Heathrow Bombing: Operation needed months of planning

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The Independent Online
MORTAR attacks such as that on Heathrow airport are among the most complex of the many IRA operations carried out in Britain over the past five years, writes David McKittrick.

The attack may well have involved months of planning and many reconnaissances of the area.

The IRA would have had only one chance of attacking Heathrow, as security would then have been tightened. Mortars offered the best chance of inflicting damage and scoring a propaganda success.

Since February 1989 there have been more than 140 republican bombing and shooting incidents in England. Some of these, such as the placing of incendiary devices or small 'nuisance' bombs, have been minor affairs, but others have required a great deal of planning and execution.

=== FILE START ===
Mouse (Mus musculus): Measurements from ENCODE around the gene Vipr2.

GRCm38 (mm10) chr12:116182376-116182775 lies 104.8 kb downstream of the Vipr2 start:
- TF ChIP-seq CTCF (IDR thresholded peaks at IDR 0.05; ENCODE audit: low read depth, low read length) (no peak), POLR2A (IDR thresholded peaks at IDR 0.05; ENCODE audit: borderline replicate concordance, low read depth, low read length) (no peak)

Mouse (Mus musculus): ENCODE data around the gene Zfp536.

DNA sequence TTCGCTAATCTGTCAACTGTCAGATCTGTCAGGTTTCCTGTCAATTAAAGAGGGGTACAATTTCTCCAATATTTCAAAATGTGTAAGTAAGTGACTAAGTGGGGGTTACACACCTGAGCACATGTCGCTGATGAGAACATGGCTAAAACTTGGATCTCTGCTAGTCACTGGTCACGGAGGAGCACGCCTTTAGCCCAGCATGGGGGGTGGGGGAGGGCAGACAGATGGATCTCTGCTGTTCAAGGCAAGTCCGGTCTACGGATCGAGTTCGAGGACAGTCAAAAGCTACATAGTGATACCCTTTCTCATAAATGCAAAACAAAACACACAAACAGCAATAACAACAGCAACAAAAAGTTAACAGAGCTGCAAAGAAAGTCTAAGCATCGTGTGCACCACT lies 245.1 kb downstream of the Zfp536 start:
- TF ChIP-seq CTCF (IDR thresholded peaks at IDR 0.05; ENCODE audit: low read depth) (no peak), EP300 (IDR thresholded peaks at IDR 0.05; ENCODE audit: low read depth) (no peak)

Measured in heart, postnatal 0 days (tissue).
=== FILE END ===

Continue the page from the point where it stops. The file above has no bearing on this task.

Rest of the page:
Mortar attacks such as that on Heathrow and on 10 Downing Street three years ago clearly come into the latter category. After the Downing Street incident, the IRA said it had been planned over a period of months.

At Heathrow, the IRA would have wanted to inflict casualties on security personnel at the airport, and to damage the runway.

Actually hitting an aircraft and causing multiple casualties in the process would have been a catastrophe of historic proportions for the IRA, given its repeated assurances that it seeks to avoid civilian casualties.

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